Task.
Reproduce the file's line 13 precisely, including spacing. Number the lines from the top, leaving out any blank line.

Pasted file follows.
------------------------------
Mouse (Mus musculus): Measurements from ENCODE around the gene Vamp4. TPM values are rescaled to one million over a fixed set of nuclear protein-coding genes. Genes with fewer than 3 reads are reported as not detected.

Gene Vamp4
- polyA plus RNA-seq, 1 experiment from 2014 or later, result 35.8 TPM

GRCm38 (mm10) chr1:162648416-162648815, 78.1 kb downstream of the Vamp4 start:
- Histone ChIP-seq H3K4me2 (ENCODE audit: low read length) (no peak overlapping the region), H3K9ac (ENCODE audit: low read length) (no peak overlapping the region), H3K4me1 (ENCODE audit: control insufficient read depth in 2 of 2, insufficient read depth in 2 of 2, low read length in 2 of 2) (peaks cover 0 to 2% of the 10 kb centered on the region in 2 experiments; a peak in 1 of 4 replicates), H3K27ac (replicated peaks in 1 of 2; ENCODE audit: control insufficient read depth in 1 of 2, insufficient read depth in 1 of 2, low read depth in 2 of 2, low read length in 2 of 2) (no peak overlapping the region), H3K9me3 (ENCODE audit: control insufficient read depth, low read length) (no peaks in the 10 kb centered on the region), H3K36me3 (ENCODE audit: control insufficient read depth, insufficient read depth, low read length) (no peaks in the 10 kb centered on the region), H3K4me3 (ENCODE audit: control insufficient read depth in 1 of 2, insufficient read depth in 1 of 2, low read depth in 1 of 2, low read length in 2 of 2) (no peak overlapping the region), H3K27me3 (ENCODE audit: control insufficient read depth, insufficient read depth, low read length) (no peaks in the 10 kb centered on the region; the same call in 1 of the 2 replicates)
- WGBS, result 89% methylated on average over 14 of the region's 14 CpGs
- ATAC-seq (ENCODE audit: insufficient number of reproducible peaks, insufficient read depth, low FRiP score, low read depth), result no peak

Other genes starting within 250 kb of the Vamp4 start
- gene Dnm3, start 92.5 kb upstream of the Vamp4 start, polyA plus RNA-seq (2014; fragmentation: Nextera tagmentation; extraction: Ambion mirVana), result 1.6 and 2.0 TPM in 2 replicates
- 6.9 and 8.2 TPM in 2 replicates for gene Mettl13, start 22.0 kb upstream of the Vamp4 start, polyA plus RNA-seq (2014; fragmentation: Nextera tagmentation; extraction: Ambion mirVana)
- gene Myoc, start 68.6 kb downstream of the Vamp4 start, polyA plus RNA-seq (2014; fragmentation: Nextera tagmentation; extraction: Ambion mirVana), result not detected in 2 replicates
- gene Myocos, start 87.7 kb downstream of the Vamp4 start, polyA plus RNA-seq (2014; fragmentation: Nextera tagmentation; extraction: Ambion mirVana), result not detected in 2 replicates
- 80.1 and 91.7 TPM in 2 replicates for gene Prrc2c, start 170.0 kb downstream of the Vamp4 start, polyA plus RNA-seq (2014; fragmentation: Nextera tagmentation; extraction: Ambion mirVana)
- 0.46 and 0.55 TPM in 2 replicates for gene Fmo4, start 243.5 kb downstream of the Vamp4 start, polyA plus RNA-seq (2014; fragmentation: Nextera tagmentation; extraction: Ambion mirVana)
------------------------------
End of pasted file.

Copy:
- 80.1 and 91.7 TPM in 2 replicates for gene Prrc2c, start 170.0 kb downstream of the Vamp4 start, polyA plus RNA-seq (2014; fragmentation: Nextera tagmentation; extraction: Ambion mirVana)